Series 3 contains five albums of photographic prints. Three are oversized mock-ups (dummies) of Creswell’s The Muslim Architecture of Egypt (1952-1959) assembled by Creswell for the publisher’s use in placing images in the books. One album features unattributed prints of the city walls of Cairo before the clearing of inhabitants, adjoining buildings, and rubble by the Comité de Conservation des Monuments de l'Art Arabe, and another contains reproductions of classical nude statues.


Series 4: Glass Lantern Slides and Glass Negatives

This series contains almost 1,000 glass lantern slides of monument views, cityscapes, and ground plans, many of which were used to illustrate Creswell's lectures on Islamic architecture. Many of these represent duplicates of the print collection. The slides not labeled as illustrations for Creswell's lectures depict Egypt, Syria, and Persia (Iran), as well as architectural elements such as pendentives and minarets. Also included in this series are a group of slides found in a separate wooden box, which feature views of Egypt and Algeria. A number of these were produced commercially, such as by the Paris firm of Levy & ses Fils, and date to the late nineteenth or early twentieth century. 

The Egypt slides show pharaonic monuments like the pyramids and sphinx at Giza, Memphis, and other sites around Cairo, often with tourists shown in the photographs. In addition to Islamic monuments and sites in medieval Cairo, the contemporary city is represented by images of notable structures like the Kasr El Aini Bridge, the Gezira Palace, and a building labeled "Cairo - Residence," which may depict the headquarters of the British resident minister in Egypt. Other slides feature street scenes or portraits of Egyptians of various occupations, such as guides and fruit sellers, as well as a "Nubian Officer." Views of rural Egypt and the Nile show dahabieh boats, camels and other means of animal transportation, and irrigation methods like the shadouf and saqqia waterwheels. One slide shows a funeral in Alexandria. The slides of Algeria include views of Algiers and its harbor, as well as portraits of local residents (some featuring descriptions like "The Old Moor"). The oasis of Biskra is also shown, with scenes of Bedouin, camel caravans, and the Sahara Desert. A few slides are unrelated to the region.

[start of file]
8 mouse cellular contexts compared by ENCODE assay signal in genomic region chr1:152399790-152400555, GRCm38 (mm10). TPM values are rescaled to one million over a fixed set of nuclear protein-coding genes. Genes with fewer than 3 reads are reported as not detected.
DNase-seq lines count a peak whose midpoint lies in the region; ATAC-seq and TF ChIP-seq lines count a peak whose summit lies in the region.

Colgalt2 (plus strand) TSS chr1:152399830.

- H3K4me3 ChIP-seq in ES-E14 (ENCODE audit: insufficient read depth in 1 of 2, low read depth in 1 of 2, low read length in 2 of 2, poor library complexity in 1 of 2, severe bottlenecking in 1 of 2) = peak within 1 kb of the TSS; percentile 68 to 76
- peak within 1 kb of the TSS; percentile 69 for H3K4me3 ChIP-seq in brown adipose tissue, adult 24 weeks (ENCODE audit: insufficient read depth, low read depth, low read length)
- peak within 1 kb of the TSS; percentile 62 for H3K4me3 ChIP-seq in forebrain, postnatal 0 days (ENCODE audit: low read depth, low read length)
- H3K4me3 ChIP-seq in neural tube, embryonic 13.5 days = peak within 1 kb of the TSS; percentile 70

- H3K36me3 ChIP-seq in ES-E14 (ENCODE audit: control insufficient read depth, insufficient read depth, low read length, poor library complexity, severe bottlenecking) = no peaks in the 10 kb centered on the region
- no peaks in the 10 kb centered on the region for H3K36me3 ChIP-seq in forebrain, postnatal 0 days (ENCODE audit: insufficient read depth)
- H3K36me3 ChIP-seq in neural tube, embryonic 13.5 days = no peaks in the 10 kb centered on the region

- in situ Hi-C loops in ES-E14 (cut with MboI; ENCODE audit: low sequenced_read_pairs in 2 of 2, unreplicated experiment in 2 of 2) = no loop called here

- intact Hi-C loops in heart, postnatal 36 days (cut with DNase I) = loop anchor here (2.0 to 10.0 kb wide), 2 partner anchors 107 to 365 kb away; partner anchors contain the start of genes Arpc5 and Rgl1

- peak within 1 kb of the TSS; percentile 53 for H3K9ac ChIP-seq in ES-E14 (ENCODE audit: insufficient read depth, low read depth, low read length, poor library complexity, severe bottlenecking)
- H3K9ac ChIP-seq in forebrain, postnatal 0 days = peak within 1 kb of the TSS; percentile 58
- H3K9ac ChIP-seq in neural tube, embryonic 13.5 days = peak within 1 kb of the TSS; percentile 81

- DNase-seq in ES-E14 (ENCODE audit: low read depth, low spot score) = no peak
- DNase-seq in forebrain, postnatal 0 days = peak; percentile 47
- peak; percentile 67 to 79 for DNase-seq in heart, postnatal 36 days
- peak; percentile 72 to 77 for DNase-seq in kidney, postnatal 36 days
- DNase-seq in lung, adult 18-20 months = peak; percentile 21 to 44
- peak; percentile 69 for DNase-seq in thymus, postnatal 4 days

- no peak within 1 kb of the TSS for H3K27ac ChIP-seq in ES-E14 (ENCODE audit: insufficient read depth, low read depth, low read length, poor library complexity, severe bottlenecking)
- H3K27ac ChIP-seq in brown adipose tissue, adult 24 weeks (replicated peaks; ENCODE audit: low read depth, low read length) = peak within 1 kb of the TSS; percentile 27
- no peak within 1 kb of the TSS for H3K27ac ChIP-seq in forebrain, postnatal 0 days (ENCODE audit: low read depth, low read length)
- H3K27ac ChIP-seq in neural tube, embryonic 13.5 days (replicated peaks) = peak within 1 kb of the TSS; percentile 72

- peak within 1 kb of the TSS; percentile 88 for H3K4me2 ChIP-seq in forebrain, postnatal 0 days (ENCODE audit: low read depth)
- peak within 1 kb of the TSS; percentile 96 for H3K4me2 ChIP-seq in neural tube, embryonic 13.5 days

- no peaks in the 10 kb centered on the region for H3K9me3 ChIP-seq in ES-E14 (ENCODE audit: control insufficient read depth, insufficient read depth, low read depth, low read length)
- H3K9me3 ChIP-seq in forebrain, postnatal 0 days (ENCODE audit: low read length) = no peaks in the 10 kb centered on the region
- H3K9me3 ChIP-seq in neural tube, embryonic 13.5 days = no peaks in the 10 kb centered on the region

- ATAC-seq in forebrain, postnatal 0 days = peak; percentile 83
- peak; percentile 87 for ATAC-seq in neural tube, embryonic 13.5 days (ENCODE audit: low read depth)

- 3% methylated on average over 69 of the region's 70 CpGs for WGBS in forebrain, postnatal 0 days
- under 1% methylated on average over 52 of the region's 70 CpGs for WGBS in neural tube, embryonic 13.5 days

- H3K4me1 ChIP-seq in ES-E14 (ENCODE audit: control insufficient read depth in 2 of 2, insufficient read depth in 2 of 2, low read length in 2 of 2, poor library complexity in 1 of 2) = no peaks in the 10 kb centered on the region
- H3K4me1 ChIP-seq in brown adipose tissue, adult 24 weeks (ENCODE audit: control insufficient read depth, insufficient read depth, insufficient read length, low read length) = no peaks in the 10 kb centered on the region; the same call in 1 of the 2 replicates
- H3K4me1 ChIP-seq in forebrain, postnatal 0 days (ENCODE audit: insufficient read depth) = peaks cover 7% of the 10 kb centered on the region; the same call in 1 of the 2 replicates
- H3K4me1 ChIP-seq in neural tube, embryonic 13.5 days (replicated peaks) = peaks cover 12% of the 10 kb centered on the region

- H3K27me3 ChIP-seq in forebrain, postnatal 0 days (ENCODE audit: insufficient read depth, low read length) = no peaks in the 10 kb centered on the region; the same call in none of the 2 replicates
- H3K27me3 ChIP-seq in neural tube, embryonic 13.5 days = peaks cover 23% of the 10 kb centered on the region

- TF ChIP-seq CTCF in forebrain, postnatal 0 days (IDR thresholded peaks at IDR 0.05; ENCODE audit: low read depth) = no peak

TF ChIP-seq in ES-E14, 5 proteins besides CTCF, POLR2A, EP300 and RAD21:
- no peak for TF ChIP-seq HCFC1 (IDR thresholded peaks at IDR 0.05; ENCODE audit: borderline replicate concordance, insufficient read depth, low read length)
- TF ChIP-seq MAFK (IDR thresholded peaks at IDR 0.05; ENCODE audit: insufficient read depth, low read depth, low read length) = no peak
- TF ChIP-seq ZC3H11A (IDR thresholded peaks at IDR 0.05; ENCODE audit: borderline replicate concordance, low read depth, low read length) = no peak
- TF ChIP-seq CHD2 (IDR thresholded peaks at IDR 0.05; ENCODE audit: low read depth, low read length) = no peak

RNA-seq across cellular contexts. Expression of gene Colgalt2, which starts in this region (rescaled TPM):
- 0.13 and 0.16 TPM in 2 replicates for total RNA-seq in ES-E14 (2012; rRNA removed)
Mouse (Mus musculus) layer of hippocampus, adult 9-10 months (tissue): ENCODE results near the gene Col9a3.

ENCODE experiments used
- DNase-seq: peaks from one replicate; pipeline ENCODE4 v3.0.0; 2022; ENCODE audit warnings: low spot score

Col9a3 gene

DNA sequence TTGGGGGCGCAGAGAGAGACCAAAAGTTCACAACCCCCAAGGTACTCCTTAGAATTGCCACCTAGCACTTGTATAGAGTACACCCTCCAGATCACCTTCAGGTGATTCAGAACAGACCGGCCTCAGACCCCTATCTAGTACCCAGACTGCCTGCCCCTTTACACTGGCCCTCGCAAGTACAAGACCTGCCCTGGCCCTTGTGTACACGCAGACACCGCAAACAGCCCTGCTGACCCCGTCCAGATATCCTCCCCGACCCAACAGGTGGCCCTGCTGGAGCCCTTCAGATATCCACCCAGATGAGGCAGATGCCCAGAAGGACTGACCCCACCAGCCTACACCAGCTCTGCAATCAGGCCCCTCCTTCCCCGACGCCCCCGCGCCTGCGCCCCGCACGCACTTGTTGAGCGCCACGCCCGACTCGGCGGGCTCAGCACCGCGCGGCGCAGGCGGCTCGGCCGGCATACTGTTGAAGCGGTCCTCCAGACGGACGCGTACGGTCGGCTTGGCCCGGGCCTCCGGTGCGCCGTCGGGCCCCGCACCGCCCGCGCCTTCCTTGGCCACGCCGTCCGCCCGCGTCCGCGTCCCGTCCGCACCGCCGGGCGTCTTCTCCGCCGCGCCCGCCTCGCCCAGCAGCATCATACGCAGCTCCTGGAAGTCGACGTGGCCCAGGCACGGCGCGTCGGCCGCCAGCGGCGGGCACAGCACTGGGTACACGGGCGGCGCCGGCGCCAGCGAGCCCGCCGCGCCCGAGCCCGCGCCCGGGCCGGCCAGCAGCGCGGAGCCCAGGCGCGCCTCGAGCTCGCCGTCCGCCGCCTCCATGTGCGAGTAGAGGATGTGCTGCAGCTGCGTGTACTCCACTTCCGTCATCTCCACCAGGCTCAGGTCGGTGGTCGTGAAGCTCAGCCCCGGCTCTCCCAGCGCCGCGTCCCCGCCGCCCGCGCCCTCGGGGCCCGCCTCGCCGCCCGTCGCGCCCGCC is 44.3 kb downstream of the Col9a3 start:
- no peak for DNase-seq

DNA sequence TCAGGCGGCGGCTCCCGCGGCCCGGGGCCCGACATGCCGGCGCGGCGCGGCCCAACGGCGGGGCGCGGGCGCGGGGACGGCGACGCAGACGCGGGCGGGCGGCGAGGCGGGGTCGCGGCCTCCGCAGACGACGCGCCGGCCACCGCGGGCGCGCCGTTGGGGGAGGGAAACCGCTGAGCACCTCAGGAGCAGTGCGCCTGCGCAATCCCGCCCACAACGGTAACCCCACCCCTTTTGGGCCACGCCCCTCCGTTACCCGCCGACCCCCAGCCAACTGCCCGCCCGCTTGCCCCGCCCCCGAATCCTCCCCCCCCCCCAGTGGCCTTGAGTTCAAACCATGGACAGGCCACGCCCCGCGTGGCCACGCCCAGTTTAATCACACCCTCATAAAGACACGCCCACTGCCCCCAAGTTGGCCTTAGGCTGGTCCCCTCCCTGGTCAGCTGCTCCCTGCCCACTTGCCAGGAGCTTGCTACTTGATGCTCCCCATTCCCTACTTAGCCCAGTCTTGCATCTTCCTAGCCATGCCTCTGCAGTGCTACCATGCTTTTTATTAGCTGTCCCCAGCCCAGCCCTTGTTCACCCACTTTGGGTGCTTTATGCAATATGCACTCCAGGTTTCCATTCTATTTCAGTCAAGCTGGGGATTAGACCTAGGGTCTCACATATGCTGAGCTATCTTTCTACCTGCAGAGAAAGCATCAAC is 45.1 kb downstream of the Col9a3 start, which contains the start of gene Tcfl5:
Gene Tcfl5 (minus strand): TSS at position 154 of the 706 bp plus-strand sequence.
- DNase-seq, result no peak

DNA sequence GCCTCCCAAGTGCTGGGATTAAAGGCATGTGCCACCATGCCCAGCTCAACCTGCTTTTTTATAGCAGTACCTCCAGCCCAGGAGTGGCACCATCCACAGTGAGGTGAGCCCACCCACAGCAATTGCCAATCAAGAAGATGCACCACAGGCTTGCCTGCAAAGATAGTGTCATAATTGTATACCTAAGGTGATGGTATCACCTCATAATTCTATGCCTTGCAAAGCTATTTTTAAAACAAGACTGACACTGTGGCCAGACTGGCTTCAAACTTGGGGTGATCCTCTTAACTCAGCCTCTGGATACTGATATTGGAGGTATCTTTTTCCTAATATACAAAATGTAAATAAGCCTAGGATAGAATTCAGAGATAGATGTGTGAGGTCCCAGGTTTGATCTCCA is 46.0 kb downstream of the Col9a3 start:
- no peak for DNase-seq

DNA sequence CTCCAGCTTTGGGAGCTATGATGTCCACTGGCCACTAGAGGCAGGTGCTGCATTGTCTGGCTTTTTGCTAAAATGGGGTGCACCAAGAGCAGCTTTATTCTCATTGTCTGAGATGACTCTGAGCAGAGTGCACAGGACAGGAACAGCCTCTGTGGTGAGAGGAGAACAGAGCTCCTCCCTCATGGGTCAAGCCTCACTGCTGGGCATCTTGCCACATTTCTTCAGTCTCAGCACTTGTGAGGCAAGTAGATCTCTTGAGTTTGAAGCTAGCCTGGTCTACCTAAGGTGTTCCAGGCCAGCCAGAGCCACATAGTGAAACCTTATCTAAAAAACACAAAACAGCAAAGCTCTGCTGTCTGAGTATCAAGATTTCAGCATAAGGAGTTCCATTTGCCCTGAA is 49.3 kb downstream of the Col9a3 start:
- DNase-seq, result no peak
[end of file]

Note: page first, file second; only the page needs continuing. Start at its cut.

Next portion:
Series 4 also includes one manuscript box of glass negatives. Among these are images and ground plans of monuments Iraq, Jordan, and Syria, as well as ornamental elements of houses at Fustat in Egypt. A reproduction of the "Manuscript of Ibn Asakir at Damascus" is also found here.

Use of the Collection

Access and Restrictions

The collection is open to researchers and contains no restricted material.

Use of Materials

Items in the collection do not circulate and may be used only within the Rare Books Library. Users must comply with the Rare Books Library’s rules on handling and care of materials.

Publication Rights and Copyright

Permission to publish or reproduce collection materials must be received from the University Archivist. Items may be subject to copyright. The user must also secure permission to publish from the copyright owner.


The preferred citation for quoting material from this collection is:
[Item Title], K.A.C Creswell Photograph Collection of Islamic Architecture, [Album or Box Number], Rare Books and Special Collections Library, The American University in Cairo.

Administrative Information

Acquisition Information

The collection was acquired by the American University in Cairo in 1956 as the result of an agreement under which KAC Creswell joined the university’s faculty as a distinguished professor of Islamic art and architecture. At this time he donated to the school his photographic archive, personal library, and papers. The negatives from which many of the collection’s prints were generated were bequeathed to Oxford University’s Ashmolean Museum upon Creswell’s death in 1974. 

Processing Information

Processing of the collection was directed by Simone Bass under a 2004-2006 project sponsored by the Getty Foundation.

Related Material

The K.A.C Creswell Papers and the personal library of K.A.C Creswell are both located in the Rare Books and Special Collections Library.


Separated Material

The Ashmolean Museum of Art and Archaeology at the University of Oxford in the United Kingdom holds the negatives for many of the prints in this collection.